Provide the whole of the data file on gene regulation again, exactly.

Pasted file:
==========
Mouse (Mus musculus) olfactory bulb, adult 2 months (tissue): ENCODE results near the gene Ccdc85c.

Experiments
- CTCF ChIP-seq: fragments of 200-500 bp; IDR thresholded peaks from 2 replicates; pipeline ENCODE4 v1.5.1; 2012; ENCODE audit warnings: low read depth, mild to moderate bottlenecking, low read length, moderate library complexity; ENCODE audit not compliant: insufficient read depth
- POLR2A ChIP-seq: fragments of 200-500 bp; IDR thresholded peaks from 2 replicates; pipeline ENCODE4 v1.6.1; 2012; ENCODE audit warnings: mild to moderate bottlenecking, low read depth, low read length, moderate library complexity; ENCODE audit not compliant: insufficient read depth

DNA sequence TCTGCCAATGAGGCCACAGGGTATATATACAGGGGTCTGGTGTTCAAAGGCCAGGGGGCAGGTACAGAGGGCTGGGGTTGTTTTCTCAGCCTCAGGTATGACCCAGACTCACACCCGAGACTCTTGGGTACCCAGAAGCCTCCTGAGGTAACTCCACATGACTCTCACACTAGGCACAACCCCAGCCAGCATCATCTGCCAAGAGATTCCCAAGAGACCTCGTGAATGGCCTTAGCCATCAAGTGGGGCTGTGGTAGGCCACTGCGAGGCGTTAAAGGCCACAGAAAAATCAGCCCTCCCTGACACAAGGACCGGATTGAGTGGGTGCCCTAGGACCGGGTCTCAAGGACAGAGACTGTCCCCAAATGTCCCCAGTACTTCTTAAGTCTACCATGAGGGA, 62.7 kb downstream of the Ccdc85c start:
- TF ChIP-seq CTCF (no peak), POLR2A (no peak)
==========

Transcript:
Mouse (Mus musculus) olfactory bulb, adult 2 months (tissue): ENCODE results near the gene Ccdc85c.

Experiments
- CTCF ChIP-seq: fragments of 200-500 bp; IDR thresholded peaks from 2 replicates; pipeline ENCODE4 v1.5.1; 2012; ENCODE audit warnings: low read depth, mild to moderate bottlenecking, low read length, moderate library complexity; ENCODE audit not compliant: insufficient read depth
- POLR2A ChIP-seq: fragments of 200-500 bp; IDR thresholded peaks from 2 replicates; pipeline ENCODE4 v1.6.1; 2012; ENCODE audit warnings: mild to moderate bottlenecking, low read depth, low read length, moderate library complexity; ENCODE audit not compliant: insufficient read depth

DNA sequence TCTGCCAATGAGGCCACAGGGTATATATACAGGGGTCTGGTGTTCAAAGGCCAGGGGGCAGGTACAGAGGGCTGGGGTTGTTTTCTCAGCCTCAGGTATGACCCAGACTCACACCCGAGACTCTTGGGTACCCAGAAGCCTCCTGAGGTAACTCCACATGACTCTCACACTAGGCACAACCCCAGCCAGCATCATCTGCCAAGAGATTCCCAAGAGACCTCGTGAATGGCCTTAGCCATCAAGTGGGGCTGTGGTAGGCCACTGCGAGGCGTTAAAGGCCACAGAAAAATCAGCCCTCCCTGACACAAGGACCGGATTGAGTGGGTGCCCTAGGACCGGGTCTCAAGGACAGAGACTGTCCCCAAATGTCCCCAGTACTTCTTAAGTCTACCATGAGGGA, 62.7 kb downstream of the Ccdc85c start:
- TF ChIP-seq CTCF (no peak), POLR2A (no peak)